Intel Pentium 4 1.8GHz: One step closerby Anand Lal Shimpi on July 2, 2001 4:12 AM EST
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Hot at 1.8GHz?
The first thing we noticed about our 1.8GHz evaluation sample was that the heatsink Intel supplied with it was much larger than what we were used to. At the same time, the fan it used was extremely quiet. The heatsink was warm at best during our tests and because the fan only spun at 3,000RPM you could barely hear it over the fan in our test bed’s Sparkle Power Supply. For comparison, most Athlon coolers operate at over 5,000RPM and generate quite a bit of noise (although there are some notable exceptions). Intel has always been known for bundling very quiet fans with their processors.
One thing that the Pentium 4 still has going for it is that the heatsink assembly makes a lot more sense that previous socketed heatsink designs. Because of the processor’s integrated heat spreader there is no danger of damaging the fragile CPU core underneath, which has left some Thunderbird/Duron owners with an AMD keychain instead of a processor on their hands. One of the biggest problems that this heatsink assembly caused was that it required a new case because the heatsink retention mechanism used to mount directly to the case. Most newer motherboards come with clip on retention mechanisms that clip onto the motherboard instead of screwing into the case, thus removing the requirement for a new case for the Pentium 4.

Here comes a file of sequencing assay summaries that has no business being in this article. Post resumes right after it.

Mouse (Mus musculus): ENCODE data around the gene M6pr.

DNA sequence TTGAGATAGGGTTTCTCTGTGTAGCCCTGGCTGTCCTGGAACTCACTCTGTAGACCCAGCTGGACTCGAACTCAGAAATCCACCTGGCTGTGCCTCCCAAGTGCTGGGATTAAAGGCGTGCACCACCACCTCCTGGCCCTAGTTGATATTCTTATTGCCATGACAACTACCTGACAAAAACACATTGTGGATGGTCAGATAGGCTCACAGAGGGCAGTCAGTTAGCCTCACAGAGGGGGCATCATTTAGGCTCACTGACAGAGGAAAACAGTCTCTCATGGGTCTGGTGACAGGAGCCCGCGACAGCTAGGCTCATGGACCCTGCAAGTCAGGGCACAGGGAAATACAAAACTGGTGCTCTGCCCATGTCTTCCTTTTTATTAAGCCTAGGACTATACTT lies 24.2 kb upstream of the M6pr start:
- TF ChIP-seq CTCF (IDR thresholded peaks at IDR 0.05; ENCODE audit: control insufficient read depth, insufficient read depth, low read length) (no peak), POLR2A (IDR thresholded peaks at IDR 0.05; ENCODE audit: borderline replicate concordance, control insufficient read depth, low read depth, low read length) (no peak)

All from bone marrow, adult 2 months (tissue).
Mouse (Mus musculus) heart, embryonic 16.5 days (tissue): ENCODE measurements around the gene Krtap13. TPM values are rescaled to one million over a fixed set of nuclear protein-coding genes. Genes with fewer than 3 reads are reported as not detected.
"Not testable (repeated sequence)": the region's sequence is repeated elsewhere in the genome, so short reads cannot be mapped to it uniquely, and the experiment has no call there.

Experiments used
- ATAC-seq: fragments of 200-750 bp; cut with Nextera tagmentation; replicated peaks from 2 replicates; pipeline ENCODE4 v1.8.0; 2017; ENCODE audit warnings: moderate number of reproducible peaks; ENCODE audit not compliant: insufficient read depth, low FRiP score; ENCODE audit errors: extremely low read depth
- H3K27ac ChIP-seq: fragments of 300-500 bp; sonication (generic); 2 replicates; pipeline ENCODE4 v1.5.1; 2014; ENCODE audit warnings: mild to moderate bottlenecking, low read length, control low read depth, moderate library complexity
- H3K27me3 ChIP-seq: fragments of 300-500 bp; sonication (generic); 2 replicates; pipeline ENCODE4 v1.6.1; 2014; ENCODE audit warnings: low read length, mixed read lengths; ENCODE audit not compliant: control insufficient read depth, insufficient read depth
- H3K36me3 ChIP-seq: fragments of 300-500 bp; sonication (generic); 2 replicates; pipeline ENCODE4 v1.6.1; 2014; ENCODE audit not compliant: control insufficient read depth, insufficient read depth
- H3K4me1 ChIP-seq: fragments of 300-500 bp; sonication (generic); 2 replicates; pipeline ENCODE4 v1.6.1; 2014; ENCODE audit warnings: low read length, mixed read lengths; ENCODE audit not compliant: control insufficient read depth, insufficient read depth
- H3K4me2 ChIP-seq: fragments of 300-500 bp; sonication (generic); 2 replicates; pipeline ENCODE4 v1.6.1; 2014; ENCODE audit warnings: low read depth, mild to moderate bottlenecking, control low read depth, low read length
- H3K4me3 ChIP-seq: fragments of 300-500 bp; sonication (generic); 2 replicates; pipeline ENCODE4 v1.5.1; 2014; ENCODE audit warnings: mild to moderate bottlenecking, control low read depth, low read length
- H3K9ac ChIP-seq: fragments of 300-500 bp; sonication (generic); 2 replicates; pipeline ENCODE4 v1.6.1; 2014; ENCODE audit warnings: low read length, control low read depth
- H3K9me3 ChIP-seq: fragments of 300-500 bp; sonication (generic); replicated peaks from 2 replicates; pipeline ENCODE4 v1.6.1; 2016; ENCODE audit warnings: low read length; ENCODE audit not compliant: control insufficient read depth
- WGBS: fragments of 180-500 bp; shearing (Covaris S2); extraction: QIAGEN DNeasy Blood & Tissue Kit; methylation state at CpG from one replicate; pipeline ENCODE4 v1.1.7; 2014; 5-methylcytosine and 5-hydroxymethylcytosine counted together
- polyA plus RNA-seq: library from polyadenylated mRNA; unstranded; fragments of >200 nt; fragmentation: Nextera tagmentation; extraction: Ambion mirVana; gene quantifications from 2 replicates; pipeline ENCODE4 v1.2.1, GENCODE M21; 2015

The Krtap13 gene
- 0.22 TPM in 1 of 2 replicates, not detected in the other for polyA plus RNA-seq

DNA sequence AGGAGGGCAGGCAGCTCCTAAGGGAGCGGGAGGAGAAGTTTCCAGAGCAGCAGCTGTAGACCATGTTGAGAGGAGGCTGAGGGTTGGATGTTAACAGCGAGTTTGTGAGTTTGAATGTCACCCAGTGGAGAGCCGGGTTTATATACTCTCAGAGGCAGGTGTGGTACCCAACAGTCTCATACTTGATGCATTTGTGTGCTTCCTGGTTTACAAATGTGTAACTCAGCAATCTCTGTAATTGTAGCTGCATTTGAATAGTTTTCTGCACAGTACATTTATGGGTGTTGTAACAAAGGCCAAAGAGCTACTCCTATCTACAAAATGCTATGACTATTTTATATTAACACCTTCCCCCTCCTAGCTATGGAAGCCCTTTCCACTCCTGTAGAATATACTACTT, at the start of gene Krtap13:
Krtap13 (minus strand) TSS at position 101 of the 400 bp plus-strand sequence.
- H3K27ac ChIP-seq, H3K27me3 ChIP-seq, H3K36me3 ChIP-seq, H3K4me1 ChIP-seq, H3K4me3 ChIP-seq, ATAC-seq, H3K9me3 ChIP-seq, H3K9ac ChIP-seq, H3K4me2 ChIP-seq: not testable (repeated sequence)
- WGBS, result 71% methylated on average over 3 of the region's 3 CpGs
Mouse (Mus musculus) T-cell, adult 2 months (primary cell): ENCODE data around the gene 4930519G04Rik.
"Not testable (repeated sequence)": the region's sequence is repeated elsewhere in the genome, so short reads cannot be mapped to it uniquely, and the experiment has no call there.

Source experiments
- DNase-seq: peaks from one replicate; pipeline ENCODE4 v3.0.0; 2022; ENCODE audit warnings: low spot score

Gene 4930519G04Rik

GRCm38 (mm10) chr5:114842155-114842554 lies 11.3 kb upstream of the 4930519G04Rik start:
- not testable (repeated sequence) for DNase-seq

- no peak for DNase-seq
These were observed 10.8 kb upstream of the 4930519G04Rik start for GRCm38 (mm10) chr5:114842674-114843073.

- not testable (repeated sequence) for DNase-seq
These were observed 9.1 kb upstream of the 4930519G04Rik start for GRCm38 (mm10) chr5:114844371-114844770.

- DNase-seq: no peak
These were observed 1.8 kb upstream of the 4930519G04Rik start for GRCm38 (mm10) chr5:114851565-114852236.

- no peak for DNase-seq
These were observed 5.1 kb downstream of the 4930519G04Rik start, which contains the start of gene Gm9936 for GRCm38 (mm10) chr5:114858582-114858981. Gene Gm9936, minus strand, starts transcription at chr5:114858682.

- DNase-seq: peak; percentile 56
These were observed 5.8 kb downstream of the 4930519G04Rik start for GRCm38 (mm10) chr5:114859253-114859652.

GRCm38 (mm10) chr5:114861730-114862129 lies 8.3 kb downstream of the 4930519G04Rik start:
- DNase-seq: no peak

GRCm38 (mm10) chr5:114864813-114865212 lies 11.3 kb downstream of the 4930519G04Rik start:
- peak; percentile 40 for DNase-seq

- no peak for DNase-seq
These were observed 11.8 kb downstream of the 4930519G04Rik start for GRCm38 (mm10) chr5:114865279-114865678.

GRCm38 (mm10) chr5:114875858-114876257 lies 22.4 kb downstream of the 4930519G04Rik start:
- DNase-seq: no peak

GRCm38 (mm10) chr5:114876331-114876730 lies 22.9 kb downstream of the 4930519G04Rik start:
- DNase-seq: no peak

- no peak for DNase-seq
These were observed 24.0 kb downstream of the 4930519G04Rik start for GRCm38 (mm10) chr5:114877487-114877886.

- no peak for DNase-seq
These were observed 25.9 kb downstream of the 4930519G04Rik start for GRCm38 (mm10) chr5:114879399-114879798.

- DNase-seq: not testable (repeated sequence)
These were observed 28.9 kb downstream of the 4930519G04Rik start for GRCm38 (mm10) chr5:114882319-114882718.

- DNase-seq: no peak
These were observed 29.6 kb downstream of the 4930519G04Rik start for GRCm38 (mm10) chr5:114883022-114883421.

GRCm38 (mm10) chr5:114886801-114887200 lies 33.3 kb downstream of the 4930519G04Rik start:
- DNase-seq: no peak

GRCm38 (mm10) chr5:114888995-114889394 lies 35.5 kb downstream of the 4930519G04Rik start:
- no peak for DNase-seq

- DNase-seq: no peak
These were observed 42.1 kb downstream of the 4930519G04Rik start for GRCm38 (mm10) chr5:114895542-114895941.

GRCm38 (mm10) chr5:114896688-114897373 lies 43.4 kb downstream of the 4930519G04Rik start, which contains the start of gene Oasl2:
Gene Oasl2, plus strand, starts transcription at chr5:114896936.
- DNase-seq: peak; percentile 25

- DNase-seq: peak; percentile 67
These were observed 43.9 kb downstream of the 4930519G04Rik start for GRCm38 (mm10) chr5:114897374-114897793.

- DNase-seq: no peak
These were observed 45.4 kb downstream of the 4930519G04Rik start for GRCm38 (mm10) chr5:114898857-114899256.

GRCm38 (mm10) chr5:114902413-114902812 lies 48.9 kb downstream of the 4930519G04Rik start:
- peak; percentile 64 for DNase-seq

Of course the ATX12V Power Supply requirement is still present. There are some regular ATX power supplies that will work without the new ATX12V connector on a Pentium 4 motherboard however if you want to take the safe route you will want to go for a Power Supply that is guaranteed to work with the Pentium 4 (it should have the 2x2 ATX12V connector).
The elusive processor clock throttling issue which has been spread all over the web did not plague us during our testing of the 1.8GHz processor, nor has it with any Pentium 4 processor we’ve tested to date.